We assess the quantitative implications of collateral re-use on leverage, volatility, and welfare within an infinite-horizon asset-pricing model with heterogeneous agents. In our model, the ability of agents to reuse frees up collateral that can be used to back more transactions. Re-use thus contributes to the buildup of leverage and significantly increases volatility in financial markets. When introducing limits on re-use, we find that volatility is strictly decreasing as these limits become tighter, yet the impact on welfare is non-monotone. In the model, allowing for some re-use can improve welfare as it enables agents to share risk more effectively. Allowing re-use beyond intermediate levels, however, can lead to excessive leverage and lower welfare. So the analysis in this paper provides a rationale for limiting, yet not banning, re-use in financial markets.
JEL Code
D53 : Microeconomics→General Equilibrium and Disequilibrium→Financial Markets
G01 : Financial Economics→General→Financial Crises
G12 : Financial Economics→General Financial Markets→Asset Pricing, Trading Volume, Bond Interest Rates
G18 : Financial Economics→General Financial Markets→Government Policy and Regulation
29 October 2019
MACROPRUDENTIAL BULLETIN - ARTICLE - No. 9
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Abstract
Initial margin (IM) reduces counterparty credit risk in derivative markets. Notwithstanding efforts to limit potential procyclical effects of IM-setting practices, there is an ongoing debate about whether the current framework sufficiently addresses this concern, in particular when Value-at-Risk (VaR) models are used for setting IM. This article provides further insights into this issue. First, using EMIR data, we provide an overview of outstanding IM in the euro area derivative market and identify the most relevant sectors for the exchange of IM. Second, using a VaR IM model in line with industry practice, we show that aggregate IM can potentially vary substantially over a long-term horizon. Finally, we show that an IM floor based on a standardised IM model could be an effective tool for reducing IM procyclicality.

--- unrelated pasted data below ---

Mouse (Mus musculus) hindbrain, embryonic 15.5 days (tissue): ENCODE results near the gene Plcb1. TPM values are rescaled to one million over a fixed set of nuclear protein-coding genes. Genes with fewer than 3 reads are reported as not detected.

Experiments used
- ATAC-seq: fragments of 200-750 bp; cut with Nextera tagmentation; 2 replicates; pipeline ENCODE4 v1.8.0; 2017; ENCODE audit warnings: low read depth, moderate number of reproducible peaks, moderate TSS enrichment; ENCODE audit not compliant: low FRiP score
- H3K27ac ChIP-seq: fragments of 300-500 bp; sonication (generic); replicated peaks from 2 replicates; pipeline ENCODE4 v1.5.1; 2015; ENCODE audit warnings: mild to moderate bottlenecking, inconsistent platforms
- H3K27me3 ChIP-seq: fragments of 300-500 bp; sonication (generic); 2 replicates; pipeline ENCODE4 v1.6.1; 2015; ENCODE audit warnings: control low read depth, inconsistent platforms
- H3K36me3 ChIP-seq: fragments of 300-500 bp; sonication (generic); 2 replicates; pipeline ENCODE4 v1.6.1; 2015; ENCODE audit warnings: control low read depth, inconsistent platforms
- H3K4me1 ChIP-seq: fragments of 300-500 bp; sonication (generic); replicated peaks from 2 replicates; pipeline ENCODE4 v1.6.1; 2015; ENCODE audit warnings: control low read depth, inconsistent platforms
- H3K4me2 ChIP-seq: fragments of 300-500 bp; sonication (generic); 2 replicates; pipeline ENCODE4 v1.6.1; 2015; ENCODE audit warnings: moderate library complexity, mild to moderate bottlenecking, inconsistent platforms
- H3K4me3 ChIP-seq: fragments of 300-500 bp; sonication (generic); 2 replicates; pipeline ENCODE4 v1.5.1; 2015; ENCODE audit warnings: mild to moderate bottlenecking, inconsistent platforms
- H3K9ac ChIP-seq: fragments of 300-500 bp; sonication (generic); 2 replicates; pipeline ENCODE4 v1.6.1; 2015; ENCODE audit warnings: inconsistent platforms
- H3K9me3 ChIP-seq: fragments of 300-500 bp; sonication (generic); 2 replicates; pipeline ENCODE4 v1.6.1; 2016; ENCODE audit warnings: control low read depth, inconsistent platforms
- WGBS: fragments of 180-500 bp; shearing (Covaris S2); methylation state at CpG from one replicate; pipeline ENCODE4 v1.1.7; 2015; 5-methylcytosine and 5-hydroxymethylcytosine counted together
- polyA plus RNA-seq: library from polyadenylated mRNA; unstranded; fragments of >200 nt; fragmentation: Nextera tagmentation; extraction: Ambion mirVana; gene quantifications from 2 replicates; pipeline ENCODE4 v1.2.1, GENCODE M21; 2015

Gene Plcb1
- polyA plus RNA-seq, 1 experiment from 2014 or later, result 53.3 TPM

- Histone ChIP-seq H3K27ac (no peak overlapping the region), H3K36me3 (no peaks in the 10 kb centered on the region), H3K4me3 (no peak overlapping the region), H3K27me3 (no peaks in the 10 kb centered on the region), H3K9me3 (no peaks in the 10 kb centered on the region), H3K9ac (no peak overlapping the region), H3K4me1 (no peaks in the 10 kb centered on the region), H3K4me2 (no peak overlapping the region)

JEL Code
G10 : Financial Economics→General Financial Markets→General
G23 : Financial Economics→Financial Institutions and Services→Non-bank Financial Institutions, Financial Instruments, Institutional Investors
G28 : Financial Economics→Financial Institutions and Services→Government Policy and Regulation
6 February 2020
ECONOMIC BULLETIN - BOX
Economic Bulletin Issue 1, 2020
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Abstract
The analysis provides empirical evidence that repo market liquidity is an important determinant of bond market liquidity and arbitrage opportunities in swap markets. The first part of the analysis is concerned with the role of repo market liquidity in funding bonds used as collateral in repo transactions. It explores whether tense repo markets reduce the liquidity in bond markets. The second part examines how lower liquidity in repo markets hampers arbitrage in swap markets. The results presented show that repo markets support both bond market liquidity and swap market efficiency, highlighting their important role in financial markets.
JEL Code
G21 : Financial Economics→Financial Institutions and Services→Banks, Depository Institutions, Micro Finance Institutions, Mortgages
G28 : Financial Economics→Financial Institutions and Services→Government Policy and Regulation
12 April 2021
MACROPRUDENTIAL BULLETIN - ARTICLE - No. 12
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Abstract
Large differences between the liquidity of investment funds’ assets and liabilities (i.e. liquidity mismatches) can create vulnerabilities in the financial system and expose funds to a risk of large outflows and sudden drops in market liquidity. From a macroprudential perspective, the current regulatory framework may not sufficiently address the risks stemming from liquidity mismatches in investment funds. By modelling the liquidity management of an open-ended fund, this article provides theoretical justification for pre-emptive policy measures such as cash buffers that enhance financial stability by helping to increase the resilience of investment funds.